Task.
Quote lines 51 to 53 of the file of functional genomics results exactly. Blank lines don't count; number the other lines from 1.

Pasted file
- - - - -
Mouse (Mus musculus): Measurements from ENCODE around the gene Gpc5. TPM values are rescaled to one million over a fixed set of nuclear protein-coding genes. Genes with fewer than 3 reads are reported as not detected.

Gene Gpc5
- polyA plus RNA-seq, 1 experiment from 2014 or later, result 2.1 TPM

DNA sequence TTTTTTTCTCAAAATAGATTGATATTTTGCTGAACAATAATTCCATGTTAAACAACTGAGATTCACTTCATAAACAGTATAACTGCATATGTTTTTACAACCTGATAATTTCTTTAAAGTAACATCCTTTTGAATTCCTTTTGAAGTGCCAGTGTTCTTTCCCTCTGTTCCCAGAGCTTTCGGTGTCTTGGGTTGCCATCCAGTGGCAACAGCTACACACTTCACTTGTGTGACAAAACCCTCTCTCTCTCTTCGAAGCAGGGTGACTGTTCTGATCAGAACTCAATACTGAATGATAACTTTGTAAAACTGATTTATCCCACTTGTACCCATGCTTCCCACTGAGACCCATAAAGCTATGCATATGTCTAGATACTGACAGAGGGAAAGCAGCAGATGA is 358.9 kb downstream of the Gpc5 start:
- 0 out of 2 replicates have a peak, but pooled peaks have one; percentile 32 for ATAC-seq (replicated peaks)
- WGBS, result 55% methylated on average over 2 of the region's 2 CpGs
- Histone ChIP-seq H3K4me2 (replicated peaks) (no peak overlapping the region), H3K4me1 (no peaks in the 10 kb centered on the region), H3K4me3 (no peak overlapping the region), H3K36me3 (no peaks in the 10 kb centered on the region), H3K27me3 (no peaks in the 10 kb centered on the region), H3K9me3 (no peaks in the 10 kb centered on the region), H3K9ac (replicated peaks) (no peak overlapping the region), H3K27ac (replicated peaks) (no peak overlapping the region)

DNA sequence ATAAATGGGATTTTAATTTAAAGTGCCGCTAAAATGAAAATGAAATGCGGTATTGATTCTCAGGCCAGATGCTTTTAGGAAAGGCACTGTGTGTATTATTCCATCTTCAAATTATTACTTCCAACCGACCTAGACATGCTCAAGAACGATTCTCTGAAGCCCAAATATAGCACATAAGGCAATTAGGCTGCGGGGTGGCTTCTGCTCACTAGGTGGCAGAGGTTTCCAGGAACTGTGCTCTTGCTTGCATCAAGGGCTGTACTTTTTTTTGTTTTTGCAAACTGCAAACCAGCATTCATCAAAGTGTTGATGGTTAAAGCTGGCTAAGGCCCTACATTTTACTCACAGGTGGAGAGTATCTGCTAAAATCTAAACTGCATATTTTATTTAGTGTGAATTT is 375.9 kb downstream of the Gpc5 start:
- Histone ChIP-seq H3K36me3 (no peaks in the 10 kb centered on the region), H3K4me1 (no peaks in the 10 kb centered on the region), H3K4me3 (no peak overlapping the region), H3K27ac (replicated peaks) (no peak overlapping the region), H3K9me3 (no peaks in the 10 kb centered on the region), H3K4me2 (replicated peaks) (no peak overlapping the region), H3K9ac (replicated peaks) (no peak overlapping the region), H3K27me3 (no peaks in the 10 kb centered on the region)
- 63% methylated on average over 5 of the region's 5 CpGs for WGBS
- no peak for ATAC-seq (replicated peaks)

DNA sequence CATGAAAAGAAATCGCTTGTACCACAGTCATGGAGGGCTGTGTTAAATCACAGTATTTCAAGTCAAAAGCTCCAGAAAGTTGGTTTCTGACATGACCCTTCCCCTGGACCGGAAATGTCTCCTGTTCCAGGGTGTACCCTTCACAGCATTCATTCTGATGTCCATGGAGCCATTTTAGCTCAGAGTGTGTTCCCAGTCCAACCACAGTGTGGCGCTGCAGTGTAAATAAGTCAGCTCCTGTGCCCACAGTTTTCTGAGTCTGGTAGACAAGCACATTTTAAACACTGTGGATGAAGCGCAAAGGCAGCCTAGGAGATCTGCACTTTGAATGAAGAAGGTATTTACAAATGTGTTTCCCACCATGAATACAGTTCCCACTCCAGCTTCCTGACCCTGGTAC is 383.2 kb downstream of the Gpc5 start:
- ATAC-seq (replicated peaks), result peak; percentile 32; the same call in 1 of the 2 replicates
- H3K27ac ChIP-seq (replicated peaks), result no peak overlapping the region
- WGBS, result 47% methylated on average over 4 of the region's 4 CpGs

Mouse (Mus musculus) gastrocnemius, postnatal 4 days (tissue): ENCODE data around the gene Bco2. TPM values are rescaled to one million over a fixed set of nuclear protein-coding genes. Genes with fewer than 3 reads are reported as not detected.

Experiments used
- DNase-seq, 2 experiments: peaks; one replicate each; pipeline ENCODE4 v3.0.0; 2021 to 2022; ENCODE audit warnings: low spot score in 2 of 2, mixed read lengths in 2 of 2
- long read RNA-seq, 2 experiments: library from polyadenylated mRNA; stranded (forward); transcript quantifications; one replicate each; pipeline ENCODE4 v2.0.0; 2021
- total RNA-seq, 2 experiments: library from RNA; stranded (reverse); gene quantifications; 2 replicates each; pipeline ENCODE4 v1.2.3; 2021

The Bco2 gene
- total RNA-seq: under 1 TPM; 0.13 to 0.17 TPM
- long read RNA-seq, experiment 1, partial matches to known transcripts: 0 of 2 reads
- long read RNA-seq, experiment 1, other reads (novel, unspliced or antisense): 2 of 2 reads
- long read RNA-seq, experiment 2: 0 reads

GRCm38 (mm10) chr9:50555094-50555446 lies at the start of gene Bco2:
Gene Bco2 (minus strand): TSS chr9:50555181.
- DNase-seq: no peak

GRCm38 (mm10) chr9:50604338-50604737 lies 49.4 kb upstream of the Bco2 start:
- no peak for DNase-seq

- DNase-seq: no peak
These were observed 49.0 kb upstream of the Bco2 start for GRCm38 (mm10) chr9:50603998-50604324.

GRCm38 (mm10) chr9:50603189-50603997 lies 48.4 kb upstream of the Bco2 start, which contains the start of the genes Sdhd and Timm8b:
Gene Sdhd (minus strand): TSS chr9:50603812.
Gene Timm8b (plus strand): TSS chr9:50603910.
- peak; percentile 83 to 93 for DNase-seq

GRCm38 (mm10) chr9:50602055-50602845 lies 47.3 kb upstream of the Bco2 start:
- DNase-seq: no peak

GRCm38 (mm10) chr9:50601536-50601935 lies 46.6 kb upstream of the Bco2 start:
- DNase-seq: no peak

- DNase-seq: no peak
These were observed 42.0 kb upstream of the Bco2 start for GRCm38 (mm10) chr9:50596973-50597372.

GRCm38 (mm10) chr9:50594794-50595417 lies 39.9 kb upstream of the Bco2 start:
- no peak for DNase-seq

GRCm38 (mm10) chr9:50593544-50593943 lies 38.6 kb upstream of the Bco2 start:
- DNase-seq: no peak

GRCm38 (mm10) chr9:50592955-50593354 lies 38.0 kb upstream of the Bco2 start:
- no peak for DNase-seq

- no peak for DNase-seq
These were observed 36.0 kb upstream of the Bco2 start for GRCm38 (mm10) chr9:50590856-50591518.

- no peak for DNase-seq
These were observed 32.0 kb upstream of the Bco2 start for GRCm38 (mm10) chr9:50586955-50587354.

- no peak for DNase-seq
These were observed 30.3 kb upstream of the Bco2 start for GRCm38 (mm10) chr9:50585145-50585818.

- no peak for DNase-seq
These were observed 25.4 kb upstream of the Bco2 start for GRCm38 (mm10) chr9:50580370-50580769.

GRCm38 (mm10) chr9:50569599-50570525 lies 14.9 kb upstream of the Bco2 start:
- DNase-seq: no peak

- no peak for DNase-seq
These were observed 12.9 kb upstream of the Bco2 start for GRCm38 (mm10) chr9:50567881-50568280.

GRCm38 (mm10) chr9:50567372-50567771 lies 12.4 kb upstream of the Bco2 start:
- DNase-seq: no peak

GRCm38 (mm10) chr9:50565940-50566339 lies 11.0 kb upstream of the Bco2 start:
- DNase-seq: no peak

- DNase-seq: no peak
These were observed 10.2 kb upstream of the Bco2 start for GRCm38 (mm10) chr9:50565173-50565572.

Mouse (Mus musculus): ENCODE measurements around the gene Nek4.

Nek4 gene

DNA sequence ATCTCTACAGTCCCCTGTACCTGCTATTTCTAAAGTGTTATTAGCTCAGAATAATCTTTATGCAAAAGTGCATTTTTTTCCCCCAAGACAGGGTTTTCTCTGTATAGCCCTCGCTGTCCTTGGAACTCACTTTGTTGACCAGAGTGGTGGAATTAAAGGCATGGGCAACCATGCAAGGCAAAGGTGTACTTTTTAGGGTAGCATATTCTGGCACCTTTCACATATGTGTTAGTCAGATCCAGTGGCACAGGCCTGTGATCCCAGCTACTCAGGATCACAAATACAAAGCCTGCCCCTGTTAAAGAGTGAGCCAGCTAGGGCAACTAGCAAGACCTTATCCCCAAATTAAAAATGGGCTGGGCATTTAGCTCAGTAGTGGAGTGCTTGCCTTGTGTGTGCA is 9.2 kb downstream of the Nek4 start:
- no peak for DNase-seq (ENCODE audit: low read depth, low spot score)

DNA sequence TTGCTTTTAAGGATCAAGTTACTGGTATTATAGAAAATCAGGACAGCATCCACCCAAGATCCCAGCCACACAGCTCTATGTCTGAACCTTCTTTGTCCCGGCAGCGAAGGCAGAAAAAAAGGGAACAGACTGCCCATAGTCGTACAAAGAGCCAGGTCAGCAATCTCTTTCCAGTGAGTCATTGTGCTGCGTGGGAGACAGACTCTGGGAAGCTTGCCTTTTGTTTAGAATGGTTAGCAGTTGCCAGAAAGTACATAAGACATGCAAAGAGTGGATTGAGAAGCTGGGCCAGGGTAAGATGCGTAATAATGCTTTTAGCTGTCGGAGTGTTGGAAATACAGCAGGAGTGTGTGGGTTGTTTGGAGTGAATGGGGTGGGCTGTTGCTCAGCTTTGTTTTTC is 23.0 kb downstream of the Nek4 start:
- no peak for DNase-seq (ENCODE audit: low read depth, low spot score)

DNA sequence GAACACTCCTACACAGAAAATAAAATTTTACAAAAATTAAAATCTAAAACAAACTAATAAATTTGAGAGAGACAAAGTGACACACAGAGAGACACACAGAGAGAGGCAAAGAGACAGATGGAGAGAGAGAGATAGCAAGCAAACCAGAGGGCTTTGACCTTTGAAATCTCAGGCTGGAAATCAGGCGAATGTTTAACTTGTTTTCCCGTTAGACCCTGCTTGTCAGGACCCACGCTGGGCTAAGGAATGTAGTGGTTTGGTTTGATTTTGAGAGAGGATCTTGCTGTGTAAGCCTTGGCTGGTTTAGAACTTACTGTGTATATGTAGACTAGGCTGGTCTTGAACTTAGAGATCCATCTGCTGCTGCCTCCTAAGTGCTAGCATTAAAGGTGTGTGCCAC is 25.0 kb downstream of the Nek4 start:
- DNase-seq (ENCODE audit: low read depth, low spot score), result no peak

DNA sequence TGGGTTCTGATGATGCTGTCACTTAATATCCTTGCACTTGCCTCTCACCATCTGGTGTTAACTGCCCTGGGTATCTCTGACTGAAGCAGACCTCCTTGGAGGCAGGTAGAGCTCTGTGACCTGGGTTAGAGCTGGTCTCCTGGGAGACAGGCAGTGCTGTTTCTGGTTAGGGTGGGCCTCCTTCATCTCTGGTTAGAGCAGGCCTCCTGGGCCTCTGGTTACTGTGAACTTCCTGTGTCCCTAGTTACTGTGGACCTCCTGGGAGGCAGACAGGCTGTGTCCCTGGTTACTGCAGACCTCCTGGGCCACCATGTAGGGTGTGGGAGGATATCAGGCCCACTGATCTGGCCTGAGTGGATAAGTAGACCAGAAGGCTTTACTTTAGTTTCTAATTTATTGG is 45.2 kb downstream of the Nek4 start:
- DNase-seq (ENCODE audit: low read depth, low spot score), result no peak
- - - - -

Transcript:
- no peak for DNase-seq
These were observed 32.0 kb upstream of the Bco2 start for GRCm38 (mm10) chr9:50586955-50587354.

- no peak for DNase-seq